Returning to the water saved his life, Foster says, and the octopus he first met 10 years ago when he first began free-diving daily, forever transformed it. “In the beginning it’s a hard thing to get in this ocean. It’s one of the wildest, most scary places to swim on the planet,” he says. It’s cold, “takes your breath away” cold, “and you just have to relax, and then you’ll get this beautiful window of time for 10, 15 minutes when suddenly everything feels OK. The cold upgrades the brain…a flood of chemicals every time you immerse in that cold water—your whole body comes alive.
“As it adapts, it becomes easier and easier, and eventually, after about a year, you start to crave the cold,” he says, and then once you’re in the “three-dimensional forest” underwater, “ you can go anywhere you want; you’re flying.”
Soon Foster discovered a spot amidst the roaring “Cape of Storms” where the kelp forest dampens ocean swells. “All around it, the water is murky and you can’t see a thing, but then there’s this 20-meter patch where it opens up and the light penetrates the darkness,” where he could dive and see everything.
One day, diving in that 20-meter zone, Foster caught a glimpse of something strange in his periphery. At first glance, it appeared to be a pile of ocean detritus. But it wasn’t. It was an octopus that had camouflaged itself by gripping a bunch of shells and rocks with its eight tentacles covered in thousands of suction cups, turned itself inside out by covering its fragile head with the rest of its body, so that the seashells, bits of coral, and rocks were on the outside, like a shield.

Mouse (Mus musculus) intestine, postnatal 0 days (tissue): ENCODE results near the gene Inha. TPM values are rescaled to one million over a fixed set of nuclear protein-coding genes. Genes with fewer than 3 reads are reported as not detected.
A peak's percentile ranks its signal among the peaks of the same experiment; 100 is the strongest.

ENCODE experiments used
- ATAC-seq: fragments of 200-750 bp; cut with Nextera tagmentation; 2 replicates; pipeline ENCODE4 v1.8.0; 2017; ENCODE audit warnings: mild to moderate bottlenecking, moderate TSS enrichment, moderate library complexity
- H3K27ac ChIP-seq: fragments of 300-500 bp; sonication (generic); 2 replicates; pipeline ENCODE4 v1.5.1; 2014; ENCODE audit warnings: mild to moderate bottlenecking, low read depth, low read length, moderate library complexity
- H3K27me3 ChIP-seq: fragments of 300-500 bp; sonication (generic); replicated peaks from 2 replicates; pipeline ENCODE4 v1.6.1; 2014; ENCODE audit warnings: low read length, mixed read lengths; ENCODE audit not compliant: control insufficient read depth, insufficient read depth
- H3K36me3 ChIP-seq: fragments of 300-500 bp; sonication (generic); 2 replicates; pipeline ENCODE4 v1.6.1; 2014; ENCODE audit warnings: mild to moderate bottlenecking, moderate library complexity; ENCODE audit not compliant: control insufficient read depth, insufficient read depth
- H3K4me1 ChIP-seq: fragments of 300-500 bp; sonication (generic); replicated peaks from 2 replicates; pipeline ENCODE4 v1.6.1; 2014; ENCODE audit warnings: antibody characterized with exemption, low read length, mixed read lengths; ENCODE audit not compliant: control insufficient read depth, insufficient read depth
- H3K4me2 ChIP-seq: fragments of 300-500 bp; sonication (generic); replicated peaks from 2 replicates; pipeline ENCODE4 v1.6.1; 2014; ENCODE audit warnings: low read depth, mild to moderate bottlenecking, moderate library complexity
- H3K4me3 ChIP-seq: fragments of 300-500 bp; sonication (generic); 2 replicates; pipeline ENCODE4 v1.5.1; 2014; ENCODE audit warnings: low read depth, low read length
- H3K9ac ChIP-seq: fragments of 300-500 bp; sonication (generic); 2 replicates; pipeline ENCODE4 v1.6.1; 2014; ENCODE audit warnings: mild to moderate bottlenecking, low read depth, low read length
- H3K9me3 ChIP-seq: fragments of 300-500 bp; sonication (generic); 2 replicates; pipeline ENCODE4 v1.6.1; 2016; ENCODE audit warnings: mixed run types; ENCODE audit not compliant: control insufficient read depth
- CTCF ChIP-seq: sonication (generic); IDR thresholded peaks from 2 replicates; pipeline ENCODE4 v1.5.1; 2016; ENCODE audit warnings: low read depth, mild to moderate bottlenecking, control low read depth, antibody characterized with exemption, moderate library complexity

When the octopus determined she was no longer in danger, she dropped all the stuff, unfolded herself, and gracefully swam away toward the safety of her den.
The details of Foster’s relationship with this octopus are better witnessed than retold here (really, please watch this film; you’ll thank me), but suffice to say that by connecting with the remarkable creature and growing to understand her by spending hours and hours, day after day observing her as she lived, slept, hunted, avoided being eaten by sharks, played with other sea life, mated, gave birth, and eventually died, taught him more about himself and the world than he ever could have imagined.
Despite being classified as mollusks, octopi are sentient, intelligent creatures, on a par with a dog or a cat; they recognize faces, have moods and emotions, and are extremely clever at adapting to any situation. Foster called her a “liquid creature,” able to pour herself through even the smallest openings. Underwater she practically flew like a bird, on the ocean floor she could ramble on all eight legs or hop on one “foot.”
It was only when Foster slowed down, waaaaaay down, and took the time to notice such details of the octopus’ habits and habitat that the rest of the world and his understanding of it, broke wide open. He remembered a tribe of expert hunters in the Kalahari desert he had made a documentary about years earlier. They would see “incredibly subtle changes in the landscape…things my eye couldn’t even see,” he recalled. “They were just inside of the natural world. And I could feel I was outside. And I had this deep longing to be inside that world.”
The film took a decade to create. It was shot with 20 different cameras over a span of10 years, producing hundreds of hours of footage. The technology Foster and his collaborators used evolved leaps and bounds during the years they were shooting; the quality of the footage varied greatly, depending on when it was shot and what the conditions were at the time. One of the extraordinary feats of this visually stunning film is the uniform quality of the footage, a miracle of modern technology and expertise wrought by a phalanx of photographers, editors, directors Pippa Ehrlich and James Reed, and a young, virtuoso Baselight colorist named Kyle Stroebel.